Corporate Social Responsibility: Microsoft Case Study

Microsoft has been rated the most environmentally friendly company by the noprofit Just Capital (2019). It reached carbon neutrality, reduced its products packaging by 20% and donated billions in software services to communities and NGOs in 2018. For example, the company uses its AI to address global warming in India, a country heavily affected by rising sea levels and changing temperatures, providing software tools to help produce higher crop harvest (Microsoft’s commitment, n.d.). But why should the company spend so much money to focus on Indian farmers instead of generating returns to its shareholders? Does Micrsosoft really know what its stakeholders want?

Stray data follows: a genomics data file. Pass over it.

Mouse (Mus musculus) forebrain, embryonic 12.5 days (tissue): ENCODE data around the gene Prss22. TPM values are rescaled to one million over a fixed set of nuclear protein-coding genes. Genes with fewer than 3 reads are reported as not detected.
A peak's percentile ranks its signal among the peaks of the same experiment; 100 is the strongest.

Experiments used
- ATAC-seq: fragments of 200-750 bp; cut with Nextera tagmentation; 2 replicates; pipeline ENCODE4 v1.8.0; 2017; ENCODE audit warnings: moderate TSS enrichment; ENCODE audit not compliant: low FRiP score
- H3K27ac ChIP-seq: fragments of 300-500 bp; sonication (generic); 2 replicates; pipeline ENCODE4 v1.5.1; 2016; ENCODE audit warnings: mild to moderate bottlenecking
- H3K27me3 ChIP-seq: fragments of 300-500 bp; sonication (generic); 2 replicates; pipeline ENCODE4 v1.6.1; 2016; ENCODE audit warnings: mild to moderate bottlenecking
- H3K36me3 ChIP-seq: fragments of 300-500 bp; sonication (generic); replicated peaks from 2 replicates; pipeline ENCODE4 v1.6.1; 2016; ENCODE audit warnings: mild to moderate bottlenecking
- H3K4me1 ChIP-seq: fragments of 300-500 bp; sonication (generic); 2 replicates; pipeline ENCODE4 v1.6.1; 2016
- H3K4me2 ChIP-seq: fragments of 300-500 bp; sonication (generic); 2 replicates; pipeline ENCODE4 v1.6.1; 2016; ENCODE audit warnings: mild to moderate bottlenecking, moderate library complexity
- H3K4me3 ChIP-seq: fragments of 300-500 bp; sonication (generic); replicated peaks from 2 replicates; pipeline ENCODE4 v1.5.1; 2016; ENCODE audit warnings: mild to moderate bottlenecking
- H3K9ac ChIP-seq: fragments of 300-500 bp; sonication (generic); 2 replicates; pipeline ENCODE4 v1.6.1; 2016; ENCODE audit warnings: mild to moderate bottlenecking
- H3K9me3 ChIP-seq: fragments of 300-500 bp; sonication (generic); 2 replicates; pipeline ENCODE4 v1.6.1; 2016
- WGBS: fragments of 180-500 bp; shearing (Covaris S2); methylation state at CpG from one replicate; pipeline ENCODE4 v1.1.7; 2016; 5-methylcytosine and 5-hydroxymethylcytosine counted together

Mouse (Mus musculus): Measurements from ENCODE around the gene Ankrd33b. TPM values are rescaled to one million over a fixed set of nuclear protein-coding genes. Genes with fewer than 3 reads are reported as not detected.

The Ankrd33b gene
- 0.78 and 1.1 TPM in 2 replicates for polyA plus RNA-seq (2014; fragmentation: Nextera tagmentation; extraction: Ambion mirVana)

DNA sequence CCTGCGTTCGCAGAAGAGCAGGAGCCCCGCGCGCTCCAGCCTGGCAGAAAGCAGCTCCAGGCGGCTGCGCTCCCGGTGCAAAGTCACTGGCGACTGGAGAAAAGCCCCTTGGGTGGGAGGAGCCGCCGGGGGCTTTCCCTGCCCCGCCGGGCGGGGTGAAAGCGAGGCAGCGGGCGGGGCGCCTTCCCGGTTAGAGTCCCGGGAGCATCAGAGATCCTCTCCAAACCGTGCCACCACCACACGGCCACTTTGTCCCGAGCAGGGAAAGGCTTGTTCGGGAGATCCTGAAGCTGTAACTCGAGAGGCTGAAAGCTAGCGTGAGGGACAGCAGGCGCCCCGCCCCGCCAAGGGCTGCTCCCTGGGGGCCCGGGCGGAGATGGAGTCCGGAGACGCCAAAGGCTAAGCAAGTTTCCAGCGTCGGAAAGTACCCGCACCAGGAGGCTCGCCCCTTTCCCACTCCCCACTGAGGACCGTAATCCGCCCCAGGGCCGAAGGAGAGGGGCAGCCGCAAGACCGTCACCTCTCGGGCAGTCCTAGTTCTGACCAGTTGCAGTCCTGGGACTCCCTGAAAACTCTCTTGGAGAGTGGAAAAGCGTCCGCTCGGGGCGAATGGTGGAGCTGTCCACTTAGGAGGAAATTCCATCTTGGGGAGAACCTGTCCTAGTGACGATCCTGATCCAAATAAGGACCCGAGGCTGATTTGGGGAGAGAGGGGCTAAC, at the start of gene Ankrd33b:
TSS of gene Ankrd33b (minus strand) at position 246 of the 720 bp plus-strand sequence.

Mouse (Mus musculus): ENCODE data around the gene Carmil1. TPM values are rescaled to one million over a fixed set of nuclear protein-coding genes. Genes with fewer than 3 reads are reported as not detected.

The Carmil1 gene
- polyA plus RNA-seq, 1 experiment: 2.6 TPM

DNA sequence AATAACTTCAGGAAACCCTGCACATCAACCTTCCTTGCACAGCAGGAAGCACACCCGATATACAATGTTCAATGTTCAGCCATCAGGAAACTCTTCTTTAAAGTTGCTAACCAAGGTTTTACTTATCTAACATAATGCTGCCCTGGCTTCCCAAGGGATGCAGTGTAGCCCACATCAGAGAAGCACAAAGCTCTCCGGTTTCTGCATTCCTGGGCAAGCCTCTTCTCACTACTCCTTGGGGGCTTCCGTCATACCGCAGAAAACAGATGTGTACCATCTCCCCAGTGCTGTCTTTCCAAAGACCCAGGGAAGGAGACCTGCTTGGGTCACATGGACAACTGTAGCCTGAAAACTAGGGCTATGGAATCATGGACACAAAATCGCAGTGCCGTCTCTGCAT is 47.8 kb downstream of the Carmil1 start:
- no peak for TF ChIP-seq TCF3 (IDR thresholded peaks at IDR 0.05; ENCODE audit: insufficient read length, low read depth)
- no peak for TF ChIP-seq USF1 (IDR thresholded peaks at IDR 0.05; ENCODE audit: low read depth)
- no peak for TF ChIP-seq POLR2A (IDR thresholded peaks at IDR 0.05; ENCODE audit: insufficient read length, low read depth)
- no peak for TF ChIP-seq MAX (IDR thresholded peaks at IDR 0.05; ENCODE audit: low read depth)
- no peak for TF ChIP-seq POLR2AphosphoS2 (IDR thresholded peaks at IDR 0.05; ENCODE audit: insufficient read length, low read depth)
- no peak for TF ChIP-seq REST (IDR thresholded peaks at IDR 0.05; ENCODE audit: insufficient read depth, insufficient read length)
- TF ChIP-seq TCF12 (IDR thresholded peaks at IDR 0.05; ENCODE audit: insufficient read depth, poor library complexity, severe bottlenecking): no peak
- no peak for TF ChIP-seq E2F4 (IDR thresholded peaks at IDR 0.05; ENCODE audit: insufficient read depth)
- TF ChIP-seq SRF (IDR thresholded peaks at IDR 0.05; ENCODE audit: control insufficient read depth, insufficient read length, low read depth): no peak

The clash of ideas regarding CSR can be summarized in two words that relate to each other: shareholders vs. stakeholders. The latter category, of course, includes shareholders, as well as employees, communities, clients and environmentalists. Given this context of polarization, managers and students must rule out accusations that discredit the opponent, such as “leftists” or “vegans” aimed at the supporters of CSR, or “troglodytes”, against traditionalists. In the end, there is no shortage of arguments by respected analysts to defend one position or another. One of these analysts is the magazine The Economist. In the editorial “Big business, shareholders and society – What companies are for” from August 22nd 2019, the journal aligns with the supporters of the traditional view of companies, urging: “However well-meaning, this new form of collective capitalism [companies that emphasize CSR policies] will end up doing more harm than good. (...) It is a threat to long-term prosperity, which is the basic condition for capitalism to succeed.”